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I sit in a remote rural community in Cambodia, without power, trying to get this message to you from women who have very little voice in the world. I was invited to come to Cambodia by an inspirational midwife called Chong Nai Hy. When this woman left the camps at the end of the Pol Pot regime, she committed --along with two other midwives -- to support the women of Cambodia whilst they birthed their children.
Chong Nai Hy is driven by the tragedies and atrocities she saw supporting birthing women: As they walked for one month across the mountains to freedom in a refugee camp on the border of Thailand; during the 10 years she lived in the camp; and for the last 20 years whilst they attempt to find their way. We are still part of that process.
Denise Love and Chong Nai Hy
The women I share my life with in these remote villages are inspirational in their life styles and their struggle to survive. It is with great joy I have this opportunity to show the amazing mothering skills I have watched in the years I have been here.
I asked them about the idea of giving and receiving advice from other mothers, and dreams for their children. It is not easy for the women here to dream. Survival and living day to day are about all they have the capacity for most of the time. But I would love you to meet some of the mothers' whose lives I share, and hear the values of motherhood they cherish most:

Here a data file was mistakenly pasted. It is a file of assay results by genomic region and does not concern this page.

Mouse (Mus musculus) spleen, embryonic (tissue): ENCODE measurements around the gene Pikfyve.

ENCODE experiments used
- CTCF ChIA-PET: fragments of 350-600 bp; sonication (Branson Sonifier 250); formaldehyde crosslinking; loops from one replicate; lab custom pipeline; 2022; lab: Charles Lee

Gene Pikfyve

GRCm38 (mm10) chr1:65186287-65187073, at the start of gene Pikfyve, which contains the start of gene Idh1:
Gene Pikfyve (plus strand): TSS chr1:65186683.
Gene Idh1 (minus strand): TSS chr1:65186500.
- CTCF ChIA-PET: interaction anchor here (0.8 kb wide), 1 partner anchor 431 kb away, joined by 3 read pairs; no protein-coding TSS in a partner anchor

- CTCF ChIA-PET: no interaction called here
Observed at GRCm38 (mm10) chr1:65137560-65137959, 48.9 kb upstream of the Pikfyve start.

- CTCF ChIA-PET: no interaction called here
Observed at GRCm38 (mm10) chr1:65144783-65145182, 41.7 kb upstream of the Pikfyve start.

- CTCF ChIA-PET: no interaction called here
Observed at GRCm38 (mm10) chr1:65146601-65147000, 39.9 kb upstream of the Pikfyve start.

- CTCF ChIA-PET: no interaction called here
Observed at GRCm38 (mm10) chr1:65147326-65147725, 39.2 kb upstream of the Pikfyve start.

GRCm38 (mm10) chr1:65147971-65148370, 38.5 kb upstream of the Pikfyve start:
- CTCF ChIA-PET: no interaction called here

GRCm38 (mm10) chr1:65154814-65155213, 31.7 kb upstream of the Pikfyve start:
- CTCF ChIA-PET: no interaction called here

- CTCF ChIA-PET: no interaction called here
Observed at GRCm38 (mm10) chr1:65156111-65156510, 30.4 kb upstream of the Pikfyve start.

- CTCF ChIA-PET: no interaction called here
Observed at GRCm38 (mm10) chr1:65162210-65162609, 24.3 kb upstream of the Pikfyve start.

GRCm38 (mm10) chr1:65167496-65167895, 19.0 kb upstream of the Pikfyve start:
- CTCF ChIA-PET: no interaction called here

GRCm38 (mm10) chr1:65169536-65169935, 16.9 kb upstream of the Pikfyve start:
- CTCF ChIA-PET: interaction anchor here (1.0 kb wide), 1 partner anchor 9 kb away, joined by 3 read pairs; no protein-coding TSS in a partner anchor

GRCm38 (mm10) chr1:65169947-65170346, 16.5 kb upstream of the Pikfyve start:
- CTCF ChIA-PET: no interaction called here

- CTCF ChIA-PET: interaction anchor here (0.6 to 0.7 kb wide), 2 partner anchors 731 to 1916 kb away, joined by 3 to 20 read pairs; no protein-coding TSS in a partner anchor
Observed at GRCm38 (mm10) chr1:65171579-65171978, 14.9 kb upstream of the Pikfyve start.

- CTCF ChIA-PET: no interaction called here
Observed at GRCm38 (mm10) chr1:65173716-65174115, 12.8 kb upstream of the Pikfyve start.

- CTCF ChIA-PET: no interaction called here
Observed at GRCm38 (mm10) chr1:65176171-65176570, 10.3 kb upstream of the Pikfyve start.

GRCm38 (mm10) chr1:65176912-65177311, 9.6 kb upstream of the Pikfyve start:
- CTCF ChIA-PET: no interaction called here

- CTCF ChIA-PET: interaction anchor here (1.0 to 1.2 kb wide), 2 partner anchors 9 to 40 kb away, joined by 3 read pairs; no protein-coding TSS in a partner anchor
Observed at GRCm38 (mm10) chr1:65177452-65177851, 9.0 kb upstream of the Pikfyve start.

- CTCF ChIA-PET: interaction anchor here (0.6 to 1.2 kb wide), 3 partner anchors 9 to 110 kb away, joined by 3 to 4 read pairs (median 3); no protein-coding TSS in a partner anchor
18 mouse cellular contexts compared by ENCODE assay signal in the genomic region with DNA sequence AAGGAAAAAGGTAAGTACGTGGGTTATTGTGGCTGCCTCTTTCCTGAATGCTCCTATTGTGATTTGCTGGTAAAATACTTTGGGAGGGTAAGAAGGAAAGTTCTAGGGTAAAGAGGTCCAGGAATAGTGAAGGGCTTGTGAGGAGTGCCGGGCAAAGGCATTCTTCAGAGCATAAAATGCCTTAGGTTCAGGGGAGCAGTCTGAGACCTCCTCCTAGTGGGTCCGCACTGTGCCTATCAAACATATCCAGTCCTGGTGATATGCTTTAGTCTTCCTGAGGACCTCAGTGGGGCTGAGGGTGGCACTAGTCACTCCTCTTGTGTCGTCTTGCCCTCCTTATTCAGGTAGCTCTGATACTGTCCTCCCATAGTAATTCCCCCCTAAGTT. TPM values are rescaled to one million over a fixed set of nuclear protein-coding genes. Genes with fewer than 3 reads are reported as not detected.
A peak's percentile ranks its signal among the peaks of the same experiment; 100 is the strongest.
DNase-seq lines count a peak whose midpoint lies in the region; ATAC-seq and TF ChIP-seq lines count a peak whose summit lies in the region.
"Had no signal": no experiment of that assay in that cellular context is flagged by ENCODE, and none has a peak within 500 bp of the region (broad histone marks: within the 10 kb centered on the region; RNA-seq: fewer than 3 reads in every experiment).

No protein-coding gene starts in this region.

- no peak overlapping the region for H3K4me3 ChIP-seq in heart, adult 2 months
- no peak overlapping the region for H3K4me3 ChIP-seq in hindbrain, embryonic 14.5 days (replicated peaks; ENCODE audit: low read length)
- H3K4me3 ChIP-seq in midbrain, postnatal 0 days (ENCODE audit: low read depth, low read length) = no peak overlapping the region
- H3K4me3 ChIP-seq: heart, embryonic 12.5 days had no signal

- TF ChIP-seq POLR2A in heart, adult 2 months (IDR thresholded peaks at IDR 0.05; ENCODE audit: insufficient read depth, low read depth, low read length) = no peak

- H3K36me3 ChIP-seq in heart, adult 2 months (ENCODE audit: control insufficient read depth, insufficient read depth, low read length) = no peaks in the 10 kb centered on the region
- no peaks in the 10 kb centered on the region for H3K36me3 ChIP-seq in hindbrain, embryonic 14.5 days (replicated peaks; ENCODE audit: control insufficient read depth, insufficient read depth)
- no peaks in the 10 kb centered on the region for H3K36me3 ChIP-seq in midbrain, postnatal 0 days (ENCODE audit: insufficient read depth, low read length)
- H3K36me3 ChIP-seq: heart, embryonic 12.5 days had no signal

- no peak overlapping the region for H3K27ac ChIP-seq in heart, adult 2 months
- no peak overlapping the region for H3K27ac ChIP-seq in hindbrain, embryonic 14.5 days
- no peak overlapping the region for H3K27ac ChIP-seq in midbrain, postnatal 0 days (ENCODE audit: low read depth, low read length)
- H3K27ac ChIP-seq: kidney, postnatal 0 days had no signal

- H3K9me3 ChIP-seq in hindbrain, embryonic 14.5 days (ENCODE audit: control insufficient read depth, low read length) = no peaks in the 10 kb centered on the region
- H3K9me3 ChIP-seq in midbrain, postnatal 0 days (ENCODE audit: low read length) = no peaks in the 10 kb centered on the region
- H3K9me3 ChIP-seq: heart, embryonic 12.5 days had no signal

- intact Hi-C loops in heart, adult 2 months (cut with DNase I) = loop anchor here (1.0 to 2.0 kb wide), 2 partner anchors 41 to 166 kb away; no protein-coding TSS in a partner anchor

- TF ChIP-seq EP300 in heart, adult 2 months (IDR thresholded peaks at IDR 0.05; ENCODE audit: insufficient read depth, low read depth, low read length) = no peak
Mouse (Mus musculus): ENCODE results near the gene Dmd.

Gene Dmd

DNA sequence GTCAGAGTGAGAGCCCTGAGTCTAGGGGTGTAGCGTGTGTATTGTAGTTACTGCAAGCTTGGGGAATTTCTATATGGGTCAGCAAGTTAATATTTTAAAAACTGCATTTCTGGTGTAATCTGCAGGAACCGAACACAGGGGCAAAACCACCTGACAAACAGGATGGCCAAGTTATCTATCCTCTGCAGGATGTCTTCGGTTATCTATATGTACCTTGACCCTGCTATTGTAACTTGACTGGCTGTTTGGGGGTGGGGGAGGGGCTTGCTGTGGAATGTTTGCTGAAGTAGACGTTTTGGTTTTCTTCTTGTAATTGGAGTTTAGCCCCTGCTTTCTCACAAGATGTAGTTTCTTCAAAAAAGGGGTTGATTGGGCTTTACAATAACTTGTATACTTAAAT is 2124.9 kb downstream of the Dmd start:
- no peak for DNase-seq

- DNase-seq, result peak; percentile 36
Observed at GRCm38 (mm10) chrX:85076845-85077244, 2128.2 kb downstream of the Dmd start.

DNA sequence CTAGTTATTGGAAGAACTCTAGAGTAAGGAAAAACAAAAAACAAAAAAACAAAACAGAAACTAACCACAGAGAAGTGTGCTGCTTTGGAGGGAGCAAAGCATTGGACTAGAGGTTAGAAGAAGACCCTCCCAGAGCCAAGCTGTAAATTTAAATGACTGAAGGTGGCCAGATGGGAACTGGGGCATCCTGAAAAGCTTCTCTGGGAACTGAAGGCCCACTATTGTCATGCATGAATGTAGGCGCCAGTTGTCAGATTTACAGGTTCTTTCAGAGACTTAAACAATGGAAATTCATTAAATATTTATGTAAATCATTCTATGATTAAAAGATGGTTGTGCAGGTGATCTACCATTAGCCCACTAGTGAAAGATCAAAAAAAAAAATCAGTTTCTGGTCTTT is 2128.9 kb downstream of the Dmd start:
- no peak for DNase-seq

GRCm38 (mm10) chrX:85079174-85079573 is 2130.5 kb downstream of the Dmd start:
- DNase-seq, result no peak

What is the best advice a mother gave you? Make sure your children go to school; you want them to be good people. Raise your children to be good. They should learn many languages so that they can get good jobs.
What advice would you give a mother yourself? Sleep when the baby sleeps, eat good food and drink lots of water to make lots of milk so your baby can eat and be strong.
What would you hope for your children and all the children around the world? Good health, to grow strong, to have good jobs for their futures. One mother said she wants her children to finish a lot of school for a profession like being a doctor. Another mother said she wants them to be good at business, to have good business ideas so maybe they will have businesses in another country.
Many children in our province of Cambodia do not go to school past age eight. We have five village schools and are trying to provide a pathway to a stronger, healthier future.
My own life as a mother and grandmother is more special than I can describe. My grown up children and grandchildren are my greatest teachers, and my husband works so hard to finance our project here in Cambodia. He is equally committed to the human rights issues of freedom to life with water, sanitation, adequate health support and happiness. Whilst I live in the villages here, far from my original home, my family shares me with all my sisters in Cambodia.
The simplicity of life here makes my heart sing, yet the challenges each and every person faces daily makes my heart heavy. When I came to Cambodia, I committed to bring kindness in my work. As I have lived that commitment, the kindness of volunteers and donors who support me in this work, and the kindness these incredible women comes back to me in full circle. Together we are striving to reach our full potential and to create something different for the next generation.
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